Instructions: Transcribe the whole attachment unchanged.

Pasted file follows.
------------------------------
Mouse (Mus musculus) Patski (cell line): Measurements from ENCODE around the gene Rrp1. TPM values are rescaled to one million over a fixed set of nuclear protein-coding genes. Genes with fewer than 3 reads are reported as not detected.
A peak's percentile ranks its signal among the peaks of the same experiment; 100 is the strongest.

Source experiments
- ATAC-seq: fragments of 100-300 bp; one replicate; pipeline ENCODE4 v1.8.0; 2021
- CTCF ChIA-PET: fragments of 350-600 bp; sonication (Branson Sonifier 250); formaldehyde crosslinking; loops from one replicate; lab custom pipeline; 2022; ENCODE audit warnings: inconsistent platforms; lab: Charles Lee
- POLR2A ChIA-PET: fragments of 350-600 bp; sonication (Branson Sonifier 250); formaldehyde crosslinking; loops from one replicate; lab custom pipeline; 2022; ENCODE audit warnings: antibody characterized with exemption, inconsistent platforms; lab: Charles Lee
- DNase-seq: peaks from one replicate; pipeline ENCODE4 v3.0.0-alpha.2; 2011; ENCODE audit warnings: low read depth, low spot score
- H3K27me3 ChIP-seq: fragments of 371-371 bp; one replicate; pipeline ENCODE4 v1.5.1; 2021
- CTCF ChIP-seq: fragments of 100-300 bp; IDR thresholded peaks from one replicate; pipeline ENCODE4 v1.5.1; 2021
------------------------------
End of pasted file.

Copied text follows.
Mouse (Mus musculus) Patski (cell line): Measurements from ENCODE around the gene Rrp1. TPM values are rescaled to one million over a fixed set of nuclear protein-coding genes. Genes with fewer than 3 reads are reported as not detected.
A peak's percentile ranks its signal among the peaks of the same experiment; 100 is the strongest.

Source experiments
- ATAC-seq: fragments of 100-300 bp; one replicate; pipeline ENCODE4 v1.8.0; 2021
- CTCF ChIA-PET: fragments of 350-600 bp; sonication (Branson Sonifier 250); formaldehyde crosslinking; loops from one replicate; lab custom pipeline; 2022; ENCODE audit warnings: inconsistent platforms; lab: Charles Lee
- POLR2A ChIA-PET: fragments of 350-600 bp; sonication (Branson Sonifier 250); formaldehyde crosslinking; loops from one replicate; lab custom pipeline; 2022; ENCODE audit warnings: antibody characterized with exemption, inconsistent platforms; lab: Charles Lee
- DNase-seq: peaks from one replicate; pipeline ENCODE4 v3.0.0-alpha.2; 2011; ENCODE audit warnings: low read depth, low spot score
- H3K27me3 ChIP-seq: fragments of 371-371 bp; one replicate; pipeline ENCODE4 v1.5.1; 2021
- CTCF ChIP-seq: fragments of 100-300 bp; IDR thresholded peaks from one replicate; pipeline ENCODE4 v1.5.1; 2021